I would have preferred the Austin bout bringing an end to the DVD on a somewhat high note (in terms of historical significance, at least), because the Lawler match is pretty sad to watch, knowing that Jake was so uncomfortable with the subject matter of the feud. If Jake triumphed here, it’d be a different story. With the heel coming out on top, the whole scenario seems like one that was destined to fail.
ECW November to Remember 1998 – November 1, 1998
Jake Roberts & Tommy Dreamer vs. Justin Credible & Jack Victory
Mind you, at least it doesn’t close out the set. That honor goes to this doubles clash from ECW. It’s a typically wild, violent and bloody ECW tag match where it’s all about creating carnage, something which wouldn’t normally be associated with Roberts. Still, the babyfaces win, so at least the two-disc set ends with Jake having his hand raised.
To be honest, watching this DVD in hindsight is tough. Not only because of the subjects covered, but because Jake was far from completing his road to recovery in 2005. It would be many years before Roberts truly overcame his demons (covered in much greater detail in “The Resurrection of Jake The Snake”, already considered to be one of the best wrestling docs ever).
Still, this documentary definitely has its moments when recapping Jake’s in-ring highlights, and whilst the match selection could have been better, the bonus bouts do emphasize how much of a master in wrestling psychology that Jake was. Couple that with the bonus angles and promos, and you have a more than adequate DVD set, which longtime fans of Jake are sure to appreciate.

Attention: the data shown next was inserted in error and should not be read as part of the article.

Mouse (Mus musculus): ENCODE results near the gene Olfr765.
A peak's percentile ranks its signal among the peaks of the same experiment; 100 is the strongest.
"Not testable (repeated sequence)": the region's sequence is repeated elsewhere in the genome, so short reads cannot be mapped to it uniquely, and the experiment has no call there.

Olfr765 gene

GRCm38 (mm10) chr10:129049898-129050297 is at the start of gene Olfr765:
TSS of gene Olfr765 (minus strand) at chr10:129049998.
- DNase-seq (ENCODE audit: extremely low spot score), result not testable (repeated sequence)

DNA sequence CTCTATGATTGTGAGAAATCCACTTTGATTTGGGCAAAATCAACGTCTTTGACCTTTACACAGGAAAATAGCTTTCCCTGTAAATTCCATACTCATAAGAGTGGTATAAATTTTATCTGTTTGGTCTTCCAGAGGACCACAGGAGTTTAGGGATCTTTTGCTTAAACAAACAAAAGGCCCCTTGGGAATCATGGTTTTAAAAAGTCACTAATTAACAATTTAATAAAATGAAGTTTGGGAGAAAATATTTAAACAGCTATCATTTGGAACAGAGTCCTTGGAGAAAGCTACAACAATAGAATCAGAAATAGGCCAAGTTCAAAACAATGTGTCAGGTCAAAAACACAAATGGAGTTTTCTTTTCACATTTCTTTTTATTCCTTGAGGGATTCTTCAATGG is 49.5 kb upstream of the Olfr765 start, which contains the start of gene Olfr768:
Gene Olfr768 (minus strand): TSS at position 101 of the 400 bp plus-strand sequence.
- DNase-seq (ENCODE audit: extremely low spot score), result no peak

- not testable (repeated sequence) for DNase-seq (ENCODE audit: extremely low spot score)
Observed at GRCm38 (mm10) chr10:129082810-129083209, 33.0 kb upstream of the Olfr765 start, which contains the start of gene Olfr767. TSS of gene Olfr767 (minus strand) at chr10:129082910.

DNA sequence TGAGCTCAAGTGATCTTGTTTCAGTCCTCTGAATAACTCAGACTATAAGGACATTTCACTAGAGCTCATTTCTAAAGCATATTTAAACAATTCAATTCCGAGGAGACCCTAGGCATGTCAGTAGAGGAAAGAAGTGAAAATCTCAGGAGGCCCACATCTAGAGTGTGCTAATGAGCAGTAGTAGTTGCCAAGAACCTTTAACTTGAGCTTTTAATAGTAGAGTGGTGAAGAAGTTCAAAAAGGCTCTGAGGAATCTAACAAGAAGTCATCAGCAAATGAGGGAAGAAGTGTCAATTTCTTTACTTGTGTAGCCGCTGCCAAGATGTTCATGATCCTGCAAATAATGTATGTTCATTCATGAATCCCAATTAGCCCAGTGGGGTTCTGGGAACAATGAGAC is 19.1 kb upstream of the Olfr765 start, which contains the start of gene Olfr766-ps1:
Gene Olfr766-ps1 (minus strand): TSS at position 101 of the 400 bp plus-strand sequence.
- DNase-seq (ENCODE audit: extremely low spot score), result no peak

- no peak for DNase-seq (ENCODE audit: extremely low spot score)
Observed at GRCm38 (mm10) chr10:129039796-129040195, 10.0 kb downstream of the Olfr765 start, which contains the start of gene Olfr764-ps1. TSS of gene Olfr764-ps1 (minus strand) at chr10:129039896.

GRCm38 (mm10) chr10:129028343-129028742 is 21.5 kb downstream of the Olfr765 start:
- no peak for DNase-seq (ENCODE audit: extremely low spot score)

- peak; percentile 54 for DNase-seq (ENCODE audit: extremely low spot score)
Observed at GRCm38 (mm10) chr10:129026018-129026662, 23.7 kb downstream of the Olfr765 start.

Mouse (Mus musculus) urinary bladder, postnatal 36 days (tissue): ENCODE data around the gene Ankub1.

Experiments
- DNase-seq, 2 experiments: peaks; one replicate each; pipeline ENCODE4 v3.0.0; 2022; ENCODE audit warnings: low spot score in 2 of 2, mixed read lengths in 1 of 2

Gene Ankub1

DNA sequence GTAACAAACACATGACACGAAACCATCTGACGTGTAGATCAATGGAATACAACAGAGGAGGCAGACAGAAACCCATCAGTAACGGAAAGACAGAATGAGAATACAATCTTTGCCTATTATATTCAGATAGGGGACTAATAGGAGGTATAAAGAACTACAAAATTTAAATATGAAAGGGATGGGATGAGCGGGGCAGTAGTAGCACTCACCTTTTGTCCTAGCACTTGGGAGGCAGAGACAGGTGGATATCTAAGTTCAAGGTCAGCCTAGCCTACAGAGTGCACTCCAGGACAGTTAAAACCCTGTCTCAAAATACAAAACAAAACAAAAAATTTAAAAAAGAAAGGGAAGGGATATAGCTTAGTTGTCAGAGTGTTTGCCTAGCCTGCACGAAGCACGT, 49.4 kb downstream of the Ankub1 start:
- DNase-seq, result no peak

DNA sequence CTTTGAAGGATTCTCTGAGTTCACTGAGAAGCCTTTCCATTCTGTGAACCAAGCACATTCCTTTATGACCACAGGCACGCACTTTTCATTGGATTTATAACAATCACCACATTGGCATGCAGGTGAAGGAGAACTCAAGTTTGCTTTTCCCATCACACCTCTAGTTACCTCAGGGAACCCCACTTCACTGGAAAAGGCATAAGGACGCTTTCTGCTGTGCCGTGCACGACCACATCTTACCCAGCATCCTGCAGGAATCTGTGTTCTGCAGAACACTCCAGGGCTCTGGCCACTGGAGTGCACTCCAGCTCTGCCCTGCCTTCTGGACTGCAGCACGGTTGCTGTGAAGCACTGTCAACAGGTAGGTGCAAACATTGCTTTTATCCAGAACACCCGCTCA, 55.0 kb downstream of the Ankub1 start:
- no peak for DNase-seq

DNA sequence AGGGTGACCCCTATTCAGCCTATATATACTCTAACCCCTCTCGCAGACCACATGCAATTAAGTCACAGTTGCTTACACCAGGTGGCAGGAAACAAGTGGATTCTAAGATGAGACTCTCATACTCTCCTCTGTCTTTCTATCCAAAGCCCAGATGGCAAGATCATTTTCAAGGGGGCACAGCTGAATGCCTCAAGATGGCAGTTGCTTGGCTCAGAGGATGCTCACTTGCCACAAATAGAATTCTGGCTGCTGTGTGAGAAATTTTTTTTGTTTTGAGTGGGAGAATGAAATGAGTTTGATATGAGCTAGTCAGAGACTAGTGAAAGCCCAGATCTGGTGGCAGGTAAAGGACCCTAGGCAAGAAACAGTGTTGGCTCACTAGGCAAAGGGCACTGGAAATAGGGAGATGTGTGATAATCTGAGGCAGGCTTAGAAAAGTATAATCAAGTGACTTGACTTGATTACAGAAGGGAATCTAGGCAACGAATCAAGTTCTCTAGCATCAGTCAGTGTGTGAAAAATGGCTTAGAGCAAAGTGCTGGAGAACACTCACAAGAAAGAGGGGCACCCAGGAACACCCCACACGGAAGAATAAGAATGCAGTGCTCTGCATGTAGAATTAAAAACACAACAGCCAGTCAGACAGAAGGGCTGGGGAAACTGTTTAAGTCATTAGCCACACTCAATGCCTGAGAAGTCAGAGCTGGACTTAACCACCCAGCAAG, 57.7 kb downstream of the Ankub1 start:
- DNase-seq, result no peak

You just need to also see “The Resurrection” to truly learn about this remarkable comeback.
OWN WWE DVD HISSS-TORY: Amazon.com (USA), Amazon.co.uk (UK), .
This is an excellent review of a very interesting and mature WWE DVD. I find that this set has a very strong documentary with some fascinating insights, but the extras, while good, did not do the documentary justice.
I enjoyed some of the matches, but I feel that a better selection could have been chosen to demonstrate Jake’s amazing talents. However, the WWE was presenting a full retrospective of Jake’s career, so it makes sense to show a variety of matches throughout his career.
I do like though that there is an SMW match (a tape library that the WWE have yet to fully utilise) and the interviews/vignettes are great to watch.
At some point, would you consider reviewing “The Most Powerful Families in Wrestling”?
It isn’t one of the WWE’s best sets, but I would be interested to hear your thoughts on it 🙂
I may only be a casual wrestling fan whose first exposure began in 97 fondly recalling the Attitude and Aggression eras growing up but it’s articles like these that make me appreciate simpler times of the 80s/late 70s. 5 year old me at the time was very lucky to have family with access to loads of wrestling VHS tapes that are likely out of print now (do not remember their names).
Where am I going with this? Stellar review Mark. It’d be fun to revisit the Road Warriors release from the 2000s if it’s not been dome already. Gotta rush!
This was the very first wrestling dvd I ever bought and I got it shortly after it came out. Yes it’s upsetting in parts but I always thought it was a good set. My collection started because I got this set. Always was a huge Jake fan and yes the resurrection set is way more of an uplifting story but this set is still great in my opinion. Thanks for the review!!
Jake embodies the triumphs and struggles of the wrestler. His state of mind at the Heros of Wrestling event in 99 was cringeworthy and saddening, a true low point in his life.
Sometimes a man with flaws is just a man, it makes him that much more believable and realistic. I’m glad he entertained all of us when he was happiest in the ring being larger than life.
I think that they should make anther dvd on jake the snake Roberts this year
I find this set to get one of the best docs WWE ever did. It was depressing but insightful. I find a doc this heavy is way better than a doc like the Rocks.
Thanks for the review. I sold this immediately after watching it back in 2005 as it was such a downer and I just knew I would never watch if again. A good doc, but just too upsetting.
Nice review, this DVD is a pretty dark one overall. Can you review Brian Pillman – Loose Cannon next?